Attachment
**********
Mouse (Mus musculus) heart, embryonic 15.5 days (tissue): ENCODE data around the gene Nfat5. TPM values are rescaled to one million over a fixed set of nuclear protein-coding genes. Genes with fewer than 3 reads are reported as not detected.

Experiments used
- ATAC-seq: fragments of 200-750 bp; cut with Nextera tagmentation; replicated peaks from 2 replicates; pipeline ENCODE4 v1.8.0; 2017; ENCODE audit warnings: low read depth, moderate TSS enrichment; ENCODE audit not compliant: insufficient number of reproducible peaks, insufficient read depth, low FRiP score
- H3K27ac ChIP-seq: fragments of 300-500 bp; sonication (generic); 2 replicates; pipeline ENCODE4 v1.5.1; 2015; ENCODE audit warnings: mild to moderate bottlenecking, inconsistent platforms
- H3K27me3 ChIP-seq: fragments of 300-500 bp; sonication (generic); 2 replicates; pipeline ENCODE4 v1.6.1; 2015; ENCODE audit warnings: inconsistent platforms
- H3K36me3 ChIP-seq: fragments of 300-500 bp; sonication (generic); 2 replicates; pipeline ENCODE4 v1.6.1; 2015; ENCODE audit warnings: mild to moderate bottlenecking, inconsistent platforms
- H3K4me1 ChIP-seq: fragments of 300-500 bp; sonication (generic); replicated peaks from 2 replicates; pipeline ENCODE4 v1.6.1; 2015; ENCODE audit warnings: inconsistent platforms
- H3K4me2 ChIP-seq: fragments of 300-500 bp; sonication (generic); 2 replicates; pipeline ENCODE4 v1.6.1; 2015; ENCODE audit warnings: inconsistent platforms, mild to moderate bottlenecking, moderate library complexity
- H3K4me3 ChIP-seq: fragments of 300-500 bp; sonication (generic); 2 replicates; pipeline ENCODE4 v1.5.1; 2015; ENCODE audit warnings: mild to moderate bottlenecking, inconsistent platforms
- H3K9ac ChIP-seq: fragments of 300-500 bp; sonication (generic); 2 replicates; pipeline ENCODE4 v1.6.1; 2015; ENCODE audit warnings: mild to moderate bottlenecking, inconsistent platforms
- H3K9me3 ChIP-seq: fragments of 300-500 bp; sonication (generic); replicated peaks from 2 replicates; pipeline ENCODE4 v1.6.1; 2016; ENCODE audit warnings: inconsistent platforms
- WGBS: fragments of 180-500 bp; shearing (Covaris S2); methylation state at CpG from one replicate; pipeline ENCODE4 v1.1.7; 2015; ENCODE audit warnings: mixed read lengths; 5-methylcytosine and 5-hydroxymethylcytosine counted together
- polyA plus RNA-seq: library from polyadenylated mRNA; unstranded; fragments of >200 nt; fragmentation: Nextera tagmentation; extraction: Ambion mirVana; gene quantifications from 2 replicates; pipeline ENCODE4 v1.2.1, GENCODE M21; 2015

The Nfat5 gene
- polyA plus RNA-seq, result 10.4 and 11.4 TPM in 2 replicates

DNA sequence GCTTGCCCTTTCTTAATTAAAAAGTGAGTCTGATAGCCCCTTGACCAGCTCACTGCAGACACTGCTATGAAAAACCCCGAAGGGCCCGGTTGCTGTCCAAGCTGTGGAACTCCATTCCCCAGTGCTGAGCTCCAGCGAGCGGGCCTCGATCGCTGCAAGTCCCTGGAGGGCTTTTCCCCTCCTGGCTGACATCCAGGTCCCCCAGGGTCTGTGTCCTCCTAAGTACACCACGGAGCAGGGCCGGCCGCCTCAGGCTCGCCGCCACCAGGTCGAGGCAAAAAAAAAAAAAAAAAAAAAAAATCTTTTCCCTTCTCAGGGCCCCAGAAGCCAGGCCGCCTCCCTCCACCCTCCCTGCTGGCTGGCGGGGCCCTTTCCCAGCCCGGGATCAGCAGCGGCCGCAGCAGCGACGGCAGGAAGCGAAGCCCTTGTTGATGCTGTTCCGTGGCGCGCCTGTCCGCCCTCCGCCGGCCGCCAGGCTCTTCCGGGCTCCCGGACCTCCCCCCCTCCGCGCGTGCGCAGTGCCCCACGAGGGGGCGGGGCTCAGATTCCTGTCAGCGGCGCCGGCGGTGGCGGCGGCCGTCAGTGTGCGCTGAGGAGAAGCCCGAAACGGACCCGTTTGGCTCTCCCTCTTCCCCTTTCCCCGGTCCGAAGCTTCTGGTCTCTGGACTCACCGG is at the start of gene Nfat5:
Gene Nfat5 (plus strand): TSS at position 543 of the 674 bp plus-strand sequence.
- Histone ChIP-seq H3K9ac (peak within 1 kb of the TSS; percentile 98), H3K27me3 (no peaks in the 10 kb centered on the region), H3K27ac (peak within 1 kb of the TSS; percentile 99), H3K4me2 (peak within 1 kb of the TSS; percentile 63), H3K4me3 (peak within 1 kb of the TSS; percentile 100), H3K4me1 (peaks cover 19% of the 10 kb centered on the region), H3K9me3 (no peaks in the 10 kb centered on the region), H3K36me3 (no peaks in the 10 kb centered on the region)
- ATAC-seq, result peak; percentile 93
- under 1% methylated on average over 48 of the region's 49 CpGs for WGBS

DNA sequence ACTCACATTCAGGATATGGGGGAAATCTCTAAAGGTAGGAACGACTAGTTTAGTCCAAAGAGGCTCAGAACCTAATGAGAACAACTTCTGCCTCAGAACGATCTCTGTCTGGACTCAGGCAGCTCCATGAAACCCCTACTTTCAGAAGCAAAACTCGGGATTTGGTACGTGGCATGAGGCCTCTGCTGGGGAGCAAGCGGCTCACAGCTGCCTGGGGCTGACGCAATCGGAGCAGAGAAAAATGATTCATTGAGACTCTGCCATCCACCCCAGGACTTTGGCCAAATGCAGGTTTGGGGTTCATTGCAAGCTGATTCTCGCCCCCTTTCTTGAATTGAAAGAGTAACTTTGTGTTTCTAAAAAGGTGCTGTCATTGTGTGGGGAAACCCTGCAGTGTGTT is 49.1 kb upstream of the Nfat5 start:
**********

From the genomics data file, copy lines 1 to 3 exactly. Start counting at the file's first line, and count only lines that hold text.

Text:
Mouse (Mus musculus) heart, embryonic 15.5 days (tissue): ENCODE data around the gene Nfat5. TPM values are rescaled to one million over a fixed set of nuclear protein-coding genes. Genes with fewer than 3 reads are reported as not detected.

Experiments used
- ATAC-seq: fragments of 200-750 bp; cut with Nextera tagmentation; replicated peaks from 2 replicates; pipeline ENCODE4 v1.8.0; 2017; ENCODE audit warnings: low read depth, moderate TSS enrichment; ENCODE audit not compliant: insufficient number of reproducible peaks, insufficient read depth, low FRiP score